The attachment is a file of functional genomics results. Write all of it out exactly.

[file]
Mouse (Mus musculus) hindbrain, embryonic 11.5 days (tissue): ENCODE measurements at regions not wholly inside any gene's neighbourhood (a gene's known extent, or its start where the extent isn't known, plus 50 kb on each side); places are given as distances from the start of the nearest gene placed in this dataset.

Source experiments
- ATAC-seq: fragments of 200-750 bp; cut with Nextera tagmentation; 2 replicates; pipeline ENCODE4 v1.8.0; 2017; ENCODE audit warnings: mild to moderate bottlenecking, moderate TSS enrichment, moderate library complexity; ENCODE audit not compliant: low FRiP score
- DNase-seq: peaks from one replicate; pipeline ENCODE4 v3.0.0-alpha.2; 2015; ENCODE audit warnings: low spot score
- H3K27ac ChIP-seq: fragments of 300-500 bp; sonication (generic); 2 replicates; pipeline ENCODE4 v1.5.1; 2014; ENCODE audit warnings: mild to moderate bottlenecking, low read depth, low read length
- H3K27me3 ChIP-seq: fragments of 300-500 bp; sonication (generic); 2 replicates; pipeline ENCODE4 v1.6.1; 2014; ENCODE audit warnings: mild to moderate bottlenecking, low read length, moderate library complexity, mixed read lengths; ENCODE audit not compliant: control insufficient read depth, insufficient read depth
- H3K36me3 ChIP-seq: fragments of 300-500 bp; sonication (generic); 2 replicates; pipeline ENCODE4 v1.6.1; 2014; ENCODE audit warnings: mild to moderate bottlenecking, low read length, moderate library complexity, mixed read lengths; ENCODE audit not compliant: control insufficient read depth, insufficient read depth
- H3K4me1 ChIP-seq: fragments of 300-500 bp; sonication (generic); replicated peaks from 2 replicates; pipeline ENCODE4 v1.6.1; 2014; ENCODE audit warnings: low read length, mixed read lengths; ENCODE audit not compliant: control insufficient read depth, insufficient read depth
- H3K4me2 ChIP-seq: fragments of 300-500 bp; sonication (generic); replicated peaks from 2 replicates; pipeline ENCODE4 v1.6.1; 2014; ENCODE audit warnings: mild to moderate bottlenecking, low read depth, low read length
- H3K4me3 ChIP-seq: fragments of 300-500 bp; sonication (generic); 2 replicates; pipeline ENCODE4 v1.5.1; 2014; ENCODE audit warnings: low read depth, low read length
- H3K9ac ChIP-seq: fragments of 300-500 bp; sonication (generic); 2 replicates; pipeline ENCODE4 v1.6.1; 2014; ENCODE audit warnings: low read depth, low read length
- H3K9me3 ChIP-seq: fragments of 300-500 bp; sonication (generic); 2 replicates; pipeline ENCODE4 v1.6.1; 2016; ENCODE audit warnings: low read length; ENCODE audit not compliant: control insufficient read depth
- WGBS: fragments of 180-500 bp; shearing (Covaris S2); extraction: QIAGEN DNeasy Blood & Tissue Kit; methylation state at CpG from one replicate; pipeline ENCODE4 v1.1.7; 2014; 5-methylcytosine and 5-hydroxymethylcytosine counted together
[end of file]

Mouse (Mus musculus) hindbrain, embryonic 11.5 days (tissue): ENCODE measurements at regions not wholly inside any gene's neighbourhood (a gene's known extent, or its start where the extent isn't known, plus 50 kb on each side); places are given as distances from the start of the nearest gene placed in this dataset.

Source experiments
- ATAC-seq: fragments of 200-750 bp; cut with Nextera tagmentation; 2 replicates; pipeline ENCODE4 v1.8.0; 2017; ENCODE audit warnings: mild to moderate bottlenecking, moderate TSS enrichment, moderate library complexity; ENCODE audit not compliant: low FRiP score
- DNase-seq: peaks from one replicate; pipeline ENCODE4 v3.0.0-alpha.2; 2015; ENCODE audit warnings: low spot score
- H3K27ac ChIP-seq: fragments of 300-500 bp; sonication (generic); 2 replicates; pipeline ENCODE4 v1.5.1; 2014; ENCODE audit warnings: mild to moderate bottlenecking, low read depth, low read length
- H3K27me3 ChIP-seq: fragments of 300-500 bp; sonication (generic); 2 replicates; pipeline ENCODE4 v1.6.1; 2014; ENCODE audit warnings: mild to moderate bottlenecking, low read length, moderate library complexity, mixed read lengths; ENCODE audit not compliant: control insufficient read depth, insufficient read depth
- H3K36me3 ChIP-seq: fragments of 300-500 bp; sonication (generic); 2 replicates; pipeline ENCODE4 v1.6.1; 2014; ENCODE audit warnings: mild to moderate bottlenecking, low read length, moderate library complexity, mixed read lengths; ENCODE audit not compliant: control insufficient read depth, insufficient read depth
- H3K4me1 ChIP-seq: fragments of 300-500 bp; sonication (generic); replicated peaks from 2 replicates; pipeline ENCODE4 v1.6.1; 2014; ENCODE audit warnings: low read length, mixed read lengths; ENCODE audit not compliant: control insufficient read depth, insufficient read depth
- H3K4me2 ChIP-seq: fragments of 300-500 bp; sonication (generic); replicated peaks from 2 replicates; pipeline ENCODE4 v1.6.1; 2014; ENCODE audit warnings: mild to moderate bottlenecking, low read depth, low read length
- H3K4me3 ChIP-seq: fragments of 300-500 bp; sonication (generic); 2 replicates; pipeline ENCODE4 v1.5.1; 2014; ENCODE audit warnings: low read depth, low read length
- H3K9ac ChIP-seq: fragments of 300-500 bp; sonication (generic); 2 replicates; pipeline ENCODE4 v1.6.1; 2014; ENCODE audit warnings: low read depth, low read length
- H3K9me3 ChIP-seq: fragments of 300-500 bp; sonication (generic); 2 replicates; pipeline ENCODE4 v1.6.1; 2016; ENCODE audit warnings: low read length; ENCODE audit not compliant: control insufficient read depth
- WGBS: fragments of 180-500 bp; shearing (Covaris S2); extraction: QIAGEN DNeasy Blood & Tissue Kit; methylation state at CpG from one replicate; pipeline ENCODE4 v1.1.7; 2014; 5-methylcytosine and 5-hydroxymethylcytosine counted together